Boatmen and Siren

Dante Gabriel Rossetti

General Description

Date: 1853 (circa)
Subject: “A small boat is carrying a siren swiftly downstream; she has turned to look at the two men in the boat following her; the one on the right has grabbed his companion round the waist determined that he shall not follow her; the other, with arms outflung, is bent on reaching her” ( Surtees, A Catalogue Raisonné, I. 26.


◦ Surtees, A Catalogue Raisonné, I. 26 (no. 63).

Scholarly Commentary


The small drawing treats in a rather homely fashion one of DGR's preoccupying masculinist themes: the conflict epitomized in the Keatsian “belle dame sans merci” motif. The theme underlies the pervasive dualisms of DGR's work (Eve/Lilith; Soul's Beauty/Body's Beauty; and so forth). The drawing should be compared with both The Doom of the Sirens and The Orchard Pit.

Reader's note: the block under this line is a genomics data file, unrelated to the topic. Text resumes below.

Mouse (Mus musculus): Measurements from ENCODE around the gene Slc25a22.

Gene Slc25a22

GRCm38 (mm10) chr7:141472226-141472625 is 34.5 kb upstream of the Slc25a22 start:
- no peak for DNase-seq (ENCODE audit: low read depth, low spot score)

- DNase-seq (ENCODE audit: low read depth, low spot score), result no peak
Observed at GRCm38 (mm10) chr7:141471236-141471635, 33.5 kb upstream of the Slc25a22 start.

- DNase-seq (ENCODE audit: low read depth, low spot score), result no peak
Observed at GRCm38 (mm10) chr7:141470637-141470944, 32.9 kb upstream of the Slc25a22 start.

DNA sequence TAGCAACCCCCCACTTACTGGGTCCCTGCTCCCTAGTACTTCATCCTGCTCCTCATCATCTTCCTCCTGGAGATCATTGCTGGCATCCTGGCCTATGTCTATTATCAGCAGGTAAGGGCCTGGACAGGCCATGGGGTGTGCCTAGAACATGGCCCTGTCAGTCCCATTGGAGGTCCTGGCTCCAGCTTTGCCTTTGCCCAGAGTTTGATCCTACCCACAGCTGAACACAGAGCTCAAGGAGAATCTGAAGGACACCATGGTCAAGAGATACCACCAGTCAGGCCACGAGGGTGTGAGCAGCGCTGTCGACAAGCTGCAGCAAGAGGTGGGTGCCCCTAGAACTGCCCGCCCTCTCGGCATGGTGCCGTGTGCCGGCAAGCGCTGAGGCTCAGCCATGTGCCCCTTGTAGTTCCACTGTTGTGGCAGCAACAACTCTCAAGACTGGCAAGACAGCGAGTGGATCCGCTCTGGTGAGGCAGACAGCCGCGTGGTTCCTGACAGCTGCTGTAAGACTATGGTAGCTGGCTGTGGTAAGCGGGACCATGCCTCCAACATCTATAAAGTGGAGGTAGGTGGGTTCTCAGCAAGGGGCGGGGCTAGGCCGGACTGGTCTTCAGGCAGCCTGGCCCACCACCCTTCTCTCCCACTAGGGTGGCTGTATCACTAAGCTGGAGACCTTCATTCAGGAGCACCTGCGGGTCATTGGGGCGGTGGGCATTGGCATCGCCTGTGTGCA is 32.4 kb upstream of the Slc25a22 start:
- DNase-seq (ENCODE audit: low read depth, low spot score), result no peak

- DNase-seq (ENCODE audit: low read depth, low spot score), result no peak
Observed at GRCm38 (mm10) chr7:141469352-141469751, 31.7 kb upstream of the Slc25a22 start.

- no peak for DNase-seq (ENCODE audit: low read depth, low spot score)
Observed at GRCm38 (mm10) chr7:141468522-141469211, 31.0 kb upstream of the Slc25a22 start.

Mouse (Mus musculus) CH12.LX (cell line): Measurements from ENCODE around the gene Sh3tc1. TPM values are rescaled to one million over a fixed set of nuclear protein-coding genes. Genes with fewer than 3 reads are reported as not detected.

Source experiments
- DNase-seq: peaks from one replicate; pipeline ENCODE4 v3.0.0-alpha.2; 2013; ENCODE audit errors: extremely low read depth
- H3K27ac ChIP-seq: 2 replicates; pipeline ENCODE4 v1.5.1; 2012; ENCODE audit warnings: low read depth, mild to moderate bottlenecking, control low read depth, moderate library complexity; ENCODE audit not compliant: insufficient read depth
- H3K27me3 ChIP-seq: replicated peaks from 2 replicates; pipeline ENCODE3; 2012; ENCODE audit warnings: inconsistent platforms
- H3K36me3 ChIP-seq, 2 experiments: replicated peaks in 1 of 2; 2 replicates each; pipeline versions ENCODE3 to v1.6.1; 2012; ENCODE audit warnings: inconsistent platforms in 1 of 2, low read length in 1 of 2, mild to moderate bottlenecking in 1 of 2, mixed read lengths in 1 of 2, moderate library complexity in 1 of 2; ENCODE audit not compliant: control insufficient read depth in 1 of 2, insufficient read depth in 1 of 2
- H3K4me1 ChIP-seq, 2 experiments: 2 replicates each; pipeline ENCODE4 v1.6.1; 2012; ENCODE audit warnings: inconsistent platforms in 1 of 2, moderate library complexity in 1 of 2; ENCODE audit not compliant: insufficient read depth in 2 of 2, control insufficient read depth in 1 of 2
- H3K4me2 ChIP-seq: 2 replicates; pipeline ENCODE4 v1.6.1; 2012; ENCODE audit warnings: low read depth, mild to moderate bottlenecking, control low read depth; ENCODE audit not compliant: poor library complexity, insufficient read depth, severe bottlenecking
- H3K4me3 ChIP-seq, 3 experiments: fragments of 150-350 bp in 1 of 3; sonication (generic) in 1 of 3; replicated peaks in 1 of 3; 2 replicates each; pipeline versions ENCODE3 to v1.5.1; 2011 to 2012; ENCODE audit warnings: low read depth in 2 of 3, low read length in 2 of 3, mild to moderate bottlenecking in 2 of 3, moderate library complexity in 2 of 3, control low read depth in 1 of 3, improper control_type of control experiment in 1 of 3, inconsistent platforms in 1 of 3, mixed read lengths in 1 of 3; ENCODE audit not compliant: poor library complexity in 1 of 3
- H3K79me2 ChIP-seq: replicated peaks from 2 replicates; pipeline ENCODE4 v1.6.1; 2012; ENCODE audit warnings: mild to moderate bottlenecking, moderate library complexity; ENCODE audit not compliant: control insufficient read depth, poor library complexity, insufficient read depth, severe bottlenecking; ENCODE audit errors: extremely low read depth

Written below the drawing are two lines mistranscribed from Jacopo da Lentino's poem “Membrando ciò che amore” (lines 31-32). DGR translated the canzone as “At the End of his Hope”, where the lines are rendered as: “The mariner forgets,/Voyaging in those straits”. The pertinence of the reference to the drawing is underscored if one recovers more of the verse: “I am broken, as a ship/ Perishing of the song/Sweet, sweet and long, the song the sirens know./ The mariner forgets,/ Voyaging in those straits,/ And dies assuredly.”

Electronic Archive Edition: 1
Source File: s63.raw.xml